Energy giant Saudi Aramco said Wednesday it plans to raise its crude production capacity by one million barrels per day to 13 million bpd as a price war with Russia intensifies.
The decision came a day after Saudi Arabia, the world’s top exporter, decided to hike production by at least 2.5 million bpd to a record 12.3 million from April, and prompted sharp new falls in world prices.
“Saudi Aramco announces that it received a directive from the ministry of energy to increase its maximum sustainable capacity from 12 million bpd to 13 million bpd,” the company said in a statement to the Saudi Stock Exchange.
CEO Amin al-Naser said Aramco would dedicate all of its resources to achieving the increased capacity quickly.
Boosting production capacity normally takes a long time and requires billions of dollars of investment.
Several years ago, the kingdom shelved plans to boost its crude production capacity beyond 12 million bpd after demand for OPEC oil declined in the face of stiff competition from North American shale oil and other sources.
The Saudi moves come after the collapse of an oil production reduction agreement between OPEC and non-OPEC producers, including Russia.
The deal proposed by Saudi Arabia called for additional output cuts of 1.5 million bpd to cope with the severe economic impact of the coronavirus which has sharply reduced world demand for crude.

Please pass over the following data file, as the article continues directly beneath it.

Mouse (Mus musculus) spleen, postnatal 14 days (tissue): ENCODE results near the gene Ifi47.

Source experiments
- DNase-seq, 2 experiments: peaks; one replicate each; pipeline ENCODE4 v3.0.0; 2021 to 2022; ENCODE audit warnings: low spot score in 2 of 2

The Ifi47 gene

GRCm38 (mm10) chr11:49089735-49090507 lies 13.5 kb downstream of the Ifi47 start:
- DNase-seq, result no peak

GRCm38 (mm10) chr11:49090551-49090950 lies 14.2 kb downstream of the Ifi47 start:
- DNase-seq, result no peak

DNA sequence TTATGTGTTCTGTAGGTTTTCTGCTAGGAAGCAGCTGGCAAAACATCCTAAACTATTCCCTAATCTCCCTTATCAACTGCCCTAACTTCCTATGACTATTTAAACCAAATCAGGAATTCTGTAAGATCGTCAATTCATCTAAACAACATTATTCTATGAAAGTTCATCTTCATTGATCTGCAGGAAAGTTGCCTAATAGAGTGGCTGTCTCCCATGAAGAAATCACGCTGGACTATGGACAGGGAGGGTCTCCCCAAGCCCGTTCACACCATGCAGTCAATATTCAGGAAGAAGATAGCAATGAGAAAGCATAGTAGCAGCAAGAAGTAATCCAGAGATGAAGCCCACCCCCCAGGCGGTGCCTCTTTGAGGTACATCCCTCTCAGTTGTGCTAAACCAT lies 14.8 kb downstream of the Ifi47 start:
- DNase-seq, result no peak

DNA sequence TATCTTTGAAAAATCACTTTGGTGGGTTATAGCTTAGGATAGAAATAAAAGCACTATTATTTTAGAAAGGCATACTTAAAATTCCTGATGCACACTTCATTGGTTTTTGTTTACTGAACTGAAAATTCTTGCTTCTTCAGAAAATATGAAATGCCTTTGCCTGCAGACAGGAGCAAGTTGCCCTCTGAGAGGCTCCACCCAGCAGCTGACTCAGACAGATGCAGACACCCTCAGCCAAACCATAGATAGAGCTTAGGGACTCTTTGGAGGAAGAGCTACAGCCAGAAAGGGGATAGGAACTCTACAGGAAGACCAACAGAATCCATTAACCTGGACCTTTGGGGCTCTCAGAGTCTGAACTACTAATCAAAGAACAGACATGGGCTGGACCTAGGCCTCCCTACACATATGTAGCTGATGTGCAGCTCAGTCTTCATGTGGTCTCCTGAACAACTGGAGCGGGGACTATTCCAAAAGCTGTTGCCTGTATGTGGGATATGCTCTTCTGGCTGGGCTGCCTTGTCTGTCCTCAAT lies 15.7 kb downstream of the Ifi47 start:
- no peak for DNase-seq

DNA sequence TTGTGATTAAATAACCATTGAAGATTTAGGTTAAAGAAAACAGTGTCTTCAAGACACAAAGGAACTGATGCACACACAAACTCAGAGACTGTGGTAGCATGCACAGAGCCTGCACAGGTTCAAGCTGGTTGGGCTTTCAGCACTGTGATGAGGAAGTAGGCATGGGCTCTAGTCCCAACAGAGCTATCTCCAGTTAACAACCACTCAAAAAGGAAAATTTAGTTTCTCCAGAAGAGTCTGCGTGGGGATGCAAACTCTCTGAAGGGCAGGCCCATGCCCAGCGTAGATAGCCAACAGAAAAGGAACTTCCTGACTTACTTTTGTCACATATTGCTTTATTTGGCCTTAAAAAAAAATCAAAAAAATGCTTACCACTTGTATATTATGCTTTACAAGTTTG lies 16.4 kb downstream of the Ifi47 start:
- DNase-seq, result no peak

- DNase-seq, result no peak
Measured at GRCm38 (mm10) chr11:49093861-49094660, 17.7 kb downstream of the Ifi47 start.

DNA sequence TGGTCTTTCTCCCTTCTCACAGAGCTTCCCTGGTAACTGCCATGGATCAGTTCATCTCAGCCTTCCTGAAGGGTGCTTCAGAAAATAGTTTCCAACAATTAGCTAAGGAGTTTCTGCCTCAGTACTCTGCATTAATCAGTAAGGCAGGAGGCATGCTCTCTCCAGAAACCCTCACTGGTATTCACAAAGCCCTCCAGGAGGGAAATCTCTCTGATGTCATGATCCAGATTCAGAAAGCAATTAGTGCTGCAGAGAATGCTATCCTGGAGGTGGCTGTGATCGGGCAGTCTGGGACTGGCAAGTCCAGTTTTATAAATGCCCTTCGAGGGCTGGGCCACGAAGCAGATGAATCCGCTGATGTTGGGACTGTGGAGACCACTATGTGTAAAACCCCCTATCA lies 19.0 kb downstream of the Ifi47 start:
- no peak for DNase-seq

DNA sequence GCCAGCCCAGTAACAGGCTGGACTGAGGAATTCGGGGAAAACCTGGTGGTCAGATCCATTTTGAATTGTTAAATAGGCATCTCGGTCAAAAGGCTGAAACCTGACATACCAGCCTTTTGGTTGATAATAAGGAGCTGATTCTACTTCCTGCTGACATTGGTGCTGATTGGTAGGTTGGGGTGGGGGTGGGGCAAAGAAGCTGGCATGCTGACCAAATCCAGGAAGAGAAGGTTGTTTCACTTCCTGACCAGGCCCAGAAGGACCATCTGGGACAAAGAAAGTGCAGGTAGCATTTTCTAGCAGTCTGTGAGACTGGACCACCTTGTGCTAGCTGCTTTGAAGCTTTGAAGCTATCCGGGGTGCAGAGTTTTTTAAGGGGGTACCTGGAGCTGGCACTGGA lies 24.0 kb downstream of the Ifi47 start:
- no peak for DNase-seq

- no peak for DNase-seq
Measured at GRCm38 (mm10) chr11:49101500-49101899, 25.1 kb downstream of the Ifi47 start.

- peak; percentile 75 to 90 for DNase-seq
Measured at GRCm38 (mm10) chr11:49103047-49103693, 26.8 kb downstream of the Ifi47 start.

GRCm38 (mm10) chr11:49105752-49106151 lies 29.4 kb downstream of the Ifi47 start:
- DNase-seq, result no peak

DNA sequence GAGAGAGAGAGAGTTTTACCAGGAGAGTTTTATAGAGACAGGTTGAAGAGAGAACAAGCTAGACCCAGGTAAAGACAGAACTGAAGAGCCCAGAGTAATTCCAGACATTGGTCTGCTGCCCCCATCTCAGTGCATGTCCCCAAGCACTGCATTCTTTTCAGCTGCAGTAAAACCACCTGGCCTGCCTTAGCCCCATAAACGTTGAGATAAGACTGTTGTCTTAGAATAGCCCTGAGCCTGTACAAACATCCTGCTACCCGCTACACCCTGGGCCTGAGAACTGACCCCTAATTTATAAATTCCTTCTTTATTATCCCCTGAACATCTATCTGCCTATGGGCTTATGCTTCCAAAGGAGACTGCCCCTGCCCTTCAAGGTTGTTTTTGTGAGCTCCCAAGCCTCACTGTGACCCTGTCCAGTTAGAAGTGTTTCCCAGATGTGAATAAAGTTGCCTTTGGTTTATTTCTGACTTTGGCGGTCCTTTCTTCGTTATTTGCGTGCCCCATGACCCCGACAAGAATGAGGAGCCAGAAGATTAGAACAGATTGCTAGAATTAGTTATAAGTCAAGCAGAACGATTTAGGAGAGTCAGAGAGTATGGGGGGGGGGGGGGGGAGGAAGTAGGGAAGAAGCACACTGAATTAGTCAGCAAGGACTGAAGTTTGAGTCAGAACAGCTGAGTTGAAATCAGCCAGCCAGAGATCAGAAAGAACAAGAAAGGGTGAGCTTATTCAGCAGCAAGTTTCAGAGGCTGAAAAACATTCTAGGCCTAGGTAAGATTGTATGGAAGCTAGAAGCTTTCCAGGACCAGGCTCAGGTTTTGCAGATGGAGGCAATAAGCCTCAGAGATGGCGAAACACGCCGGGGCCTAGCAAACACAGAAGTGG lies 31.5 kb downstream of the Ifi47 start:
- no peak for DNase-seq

– World prices resume slide –
Oil prices fell heavily on Wednesday on news of the Saudi decision to raise output capacity, reversing gains made earlier in the day.
US benchmark West Texas Intermediate fell 1.7 percent to about $33 a barrel while Brent crude was off 1.7 percent at $36 a barrel. Both contracts had been up as much as four percent earlier in the day.
Crude markets have been in turmoil since the start of the week after Riyadh slashed prices in a row with Moscow over output cuts, leading to the biggest one-day drop for almost 30 years.
Oxford Economics projected on Tuesday that the price of Brent crude will “fall to and remain at $30 a barrel for the foreseeable future.”
As in 2015, Gulf producers will probably implement significant cuts to fiscal spending to contain their budget deficits as revenues plummet.
“This could trigger recession in a number of Gulf Cooperation Council economies that are already battling the headwinds of slower global growth and the spread of coronavirus,” the Britain-based group said.
Capital Economics said in a comment that with oil prices at their current levels, the Saudi budget deficit is projected to grow to 15 percent of gross domestic product from six percent now.
Russia said Tuesday it was open to renewing cooperation with the OPEC cartel even after its rejection of proposed new output cuts led to the collapse of their alliance.